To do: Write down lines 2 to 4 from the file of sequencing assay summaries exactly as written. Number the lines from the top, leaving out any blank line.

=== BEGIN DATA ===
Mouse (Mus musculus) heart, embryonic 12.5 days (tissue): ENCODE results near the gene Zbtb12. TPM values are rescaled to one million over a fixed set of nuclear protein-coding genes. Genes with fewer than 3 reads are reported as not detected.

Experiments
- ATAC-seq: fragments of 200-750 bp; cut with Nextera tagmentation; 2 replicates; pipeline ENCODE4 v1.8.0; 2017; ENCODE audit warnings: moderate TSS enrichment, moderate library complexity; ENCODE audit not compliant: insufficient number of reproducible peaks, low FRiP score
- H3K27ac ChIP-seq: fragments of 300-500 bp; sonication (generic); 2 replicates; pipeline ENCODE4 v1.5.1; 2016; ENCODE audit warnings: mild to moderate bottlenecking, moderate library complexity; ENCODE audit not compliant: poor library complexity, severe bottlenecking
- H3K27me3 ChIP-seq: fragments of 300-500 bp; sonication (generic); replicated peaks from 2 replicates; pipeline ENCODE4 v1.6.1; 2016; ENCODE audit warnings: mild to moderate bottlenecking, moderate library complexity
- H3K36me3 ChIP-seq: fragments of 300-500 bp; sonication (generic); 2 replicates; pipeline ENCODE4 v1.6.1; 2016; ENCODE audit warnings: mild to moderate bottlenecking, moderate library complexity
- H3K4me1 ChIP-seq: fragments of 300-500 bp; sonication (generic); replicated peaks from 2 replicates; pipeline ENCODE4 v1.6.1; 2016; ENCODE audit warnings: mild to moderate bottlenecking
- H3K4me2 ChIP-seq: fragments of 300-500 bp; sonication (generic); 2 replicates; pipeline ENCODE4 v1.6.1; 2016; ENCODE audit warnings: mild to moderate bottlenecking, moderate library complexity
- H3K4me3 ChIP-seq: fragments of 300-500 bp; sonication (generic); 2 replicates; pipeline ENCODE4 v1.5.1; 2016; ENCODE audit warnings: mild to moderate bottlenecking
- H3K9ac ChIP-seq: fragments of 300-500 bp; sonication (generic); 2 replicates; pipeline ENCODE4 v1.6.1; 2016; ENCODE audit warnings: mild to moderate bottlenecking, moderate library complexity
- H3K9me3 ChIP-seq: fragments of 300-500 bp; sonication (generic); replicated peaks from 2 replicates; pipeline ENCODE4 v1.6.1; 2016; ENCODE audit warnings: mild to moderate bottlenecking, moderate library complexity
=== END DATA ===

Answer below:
Experiments
- ATAC-seq: fragments of 200-750 bp; cut with Nextera tagmentation; 2 replicates; pipeline ENCODE4 v1.8.0; 2017; ENCODE audit warnings: moderate TSS enrichment, moderate library complexity; ENCODE audit not compliant: insufficient number of reproducible peaks, low FRiP score
- H3K27ac ChIP-seq: fragments of 300-500 bp; sonication (generic); 2 replicates; pipeline ENCODE4 v1.5.1; 2016; ENCODE audit warnings: mild to moderate bottlenecking, moderate library complexity; ENCODE audit not compliant: poor library complexity, severe bottlenecking